Community and the Honeybee Ballet
The Yerba Buena Center for the Arts is typically the first place I visit while in San Francisco. Small to mid-sized contemporary arts institutions often struggle to become part of their communities for myriad reasons. Some problems stem from preconceptions of Modern and Contemporary art and the inacessibility associated with these periods, which is perhaps unavoidable. However, this rarely accounts for the full problem, which often relates to a failure to directly engage the museum’s community. Bay Area Now 5, currently on view at the YBCA, is a very clear reminder of how well the Center succeeds at approaching and working within the San Francisco community.
Bay Area Now 5 is not flawless; it has highlights and misses. As an outsider to Bay Area art, I am not completely confident I left the exhibition knowing Bay Area art particularly well, but I did experience an overarching sense of place, as well as the sense that I, as an active viewer, was an important element to the exhibition. The visitor is invited into the conversation begun by Bay Area Now 5. The exhibition achieves this through the prominence of works with a community-oriented element. Overall, the art on view includes a broad sampling of different concepts and approaches that permeate the city. Unlike other exhibitions taking this approach such as the Whitney Biennial, Bay Area Now 5 uses the diversity of styles and media within its works to create an intimate connection likely best understood by those that live in the Bay Area.
Represented are examinations of contemporary art and faux sexuality (Edmundo de Marchena’s installation), environmental abstractions (The Au Layer/ Storm Reflecting in a Pool by Leslie Shows), political frustrations (Miniature Iraq War in Las Vegas by Brian Conley), and responses to the modernist traditions (Middle Sticks by Elaine Buckhholtz). Considering such timely values in contrast to the Chihuly blockbuster at the De Young provides a substantially different way for the general community of San Francisco to connect with art: through personal relevance and accessibility. Ultimately, in a way that less personal exhibitions can only strive towards through “targeted initiatives” and other approaches that can still be meaningful, but are often less direct experiences than what is found at the YBCA.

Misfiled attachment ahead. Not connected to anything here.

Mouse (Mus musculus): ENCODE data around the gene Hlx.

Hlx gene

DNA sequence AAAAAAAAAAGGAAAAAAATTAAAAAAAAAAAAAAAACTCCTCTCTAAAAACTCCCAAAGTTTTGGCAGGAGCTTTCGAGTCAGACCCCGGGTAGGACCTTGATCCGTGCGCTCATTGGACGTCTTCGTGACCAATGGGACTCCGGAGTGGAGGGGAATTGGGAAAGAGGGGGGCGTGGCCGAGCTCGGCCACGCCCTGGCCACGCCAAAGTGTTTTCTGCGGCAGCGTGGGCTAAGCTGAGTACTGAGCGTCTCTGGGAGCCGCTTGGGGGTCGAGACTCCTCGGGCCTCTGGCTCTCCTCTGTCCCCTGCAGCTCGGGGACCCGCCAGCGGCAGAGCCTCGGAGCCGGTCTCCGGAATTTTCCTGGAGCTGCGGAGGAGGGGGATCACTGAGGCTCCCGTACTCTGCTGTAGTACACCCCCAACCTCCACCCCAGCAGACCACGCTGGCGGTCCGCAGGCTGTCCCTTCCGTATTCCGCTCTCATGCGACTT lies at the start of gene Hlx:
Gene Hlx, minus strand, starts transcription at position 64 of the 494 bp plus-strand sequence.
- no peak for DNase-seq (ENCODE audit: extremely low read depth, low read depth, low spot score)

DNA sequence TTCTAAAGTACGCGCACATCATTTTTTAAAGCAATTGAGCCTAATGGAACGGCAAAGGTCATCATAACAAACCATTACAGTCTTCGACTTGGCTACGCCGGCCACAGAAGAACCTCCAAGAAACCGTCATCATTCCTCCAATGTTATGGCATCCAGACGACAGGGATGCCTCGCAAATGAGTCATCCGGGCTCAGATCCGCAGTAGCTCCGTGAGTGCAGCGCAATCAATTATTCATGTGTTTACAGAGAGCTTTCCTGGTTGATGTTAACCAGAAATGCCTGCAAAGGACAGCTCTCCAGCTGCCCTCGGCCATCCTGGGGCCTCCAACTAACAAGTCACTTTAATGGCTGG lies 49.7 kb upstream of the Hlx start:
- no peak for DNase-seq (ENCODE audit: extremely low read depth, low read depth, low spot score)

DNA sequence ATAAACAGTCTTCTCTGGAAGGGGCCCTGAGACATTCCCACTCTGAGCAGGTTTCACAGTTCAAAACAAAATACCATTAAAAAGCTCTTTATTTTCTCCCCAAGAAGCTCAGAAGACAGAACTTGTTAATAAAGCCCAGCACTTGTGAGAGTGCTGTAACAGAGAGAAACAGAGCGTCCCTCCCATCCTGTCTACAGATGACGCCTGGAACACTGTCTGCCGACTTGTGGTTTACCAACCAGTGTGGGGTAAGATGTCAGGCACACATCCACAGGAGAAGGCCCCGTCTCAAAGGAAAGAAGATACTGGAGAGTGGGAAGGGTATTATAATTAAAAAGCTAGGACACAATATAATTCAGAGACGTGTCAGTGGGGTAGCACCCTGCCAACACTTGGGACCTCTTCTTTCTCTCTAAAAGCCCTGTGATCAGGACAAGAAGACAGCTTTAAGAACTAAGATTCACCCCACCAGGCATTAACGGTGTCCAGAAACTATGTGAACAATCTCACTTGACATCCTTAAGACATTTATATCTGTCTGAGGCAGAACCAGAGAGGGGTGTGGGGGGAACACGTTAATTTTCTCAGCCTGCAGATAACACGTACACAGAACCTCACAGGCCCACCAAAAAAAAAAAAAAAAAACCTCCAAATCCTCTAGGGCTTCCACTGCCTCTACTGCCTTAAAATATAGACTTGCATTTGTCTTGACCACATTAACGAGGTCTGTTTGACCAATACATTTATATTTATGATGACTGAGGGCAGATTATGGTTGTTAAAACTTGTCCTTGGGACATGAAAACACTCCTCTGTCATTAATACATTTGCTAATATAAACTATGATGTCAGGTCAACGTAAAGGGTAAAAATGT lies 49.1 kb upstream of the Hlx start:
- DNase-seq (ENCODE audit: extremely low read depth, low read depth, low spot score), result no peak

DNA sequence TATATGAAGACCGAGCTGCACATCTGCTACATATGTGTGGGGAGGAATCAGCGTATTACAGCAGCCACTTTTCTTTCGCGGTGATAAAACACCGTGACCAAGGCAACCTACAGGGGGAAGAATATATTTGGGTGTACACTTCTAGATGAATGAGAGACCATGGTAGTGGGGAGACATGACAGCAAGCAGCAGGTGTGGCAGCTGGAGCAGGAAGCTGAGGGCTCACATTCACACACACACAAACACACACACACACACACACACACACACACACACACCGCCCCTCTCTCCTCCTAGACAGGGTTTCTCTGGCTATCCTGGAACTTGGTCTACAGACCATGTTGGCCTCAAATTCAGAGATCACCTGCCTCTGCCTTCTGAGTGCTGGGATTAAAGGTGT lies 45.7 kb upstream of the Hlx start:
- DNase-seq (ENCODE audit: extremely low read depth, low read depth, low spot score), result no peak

Honeybee Ballet, image from Bay Area Now 5, Yerba Buena Center for the Arts
Honeybee Ballet by Jonathon Keats (and its affiliated planting) embodies the value of Bay Area Now 5. Within the museum, the installation consists of an explanation of the project, a grid-like composition of flower pots containing cosmos plants positioned on a pier within the glassed-in center of the Yerba Buena Center and a Choreographic Map of the sites the Honeybee Ballet “performances” take place in San Francisco. This somewhat strange examination of the anthropomorphism humans thrust upon natural processes not only raises a plethora of questions about the relationships between control, understanding, and the general process of creativity; it also produces an unusual space for community interaction.
Jonathon Keats, Honeybee Ballet Choreographic Map, image from Bay Area Now 5, Yerba Buena Center for the Arts
Honeybee Ballet develops within the community through the plants’ and bees’ life cycles, which in turn, can be impacted by the state of that community. Though this and other projects including the Bay Area-focused tours Ground Scores, the YBCA makes the important move of bringing the museum into the community rather than trying exclusively to bring the community into the museum. While Keats’s project enables this through its inherent elements in a way that bringing a Goya “out into the community” would not be possible, there is something to be learned from the Yerba Buena Center’s endeavors. Perhaps works like Keats’s should be required of public institutions in some variable way beyond the offerings of abstract modernist sculptures that so many cities place in their urban centers as “public art” and that so often the non-arts educated public is not prepared to engage with in the absence of interpretive programming and materials. I am hardly an advocate for the dumbing-down effect so often witnessed in institutions, but Keats’s project demonstrates there is middle ground to be found when the value of such works is realized within a discipline so often buried beneath the desires for prestige and unapproachably narrow perspectives.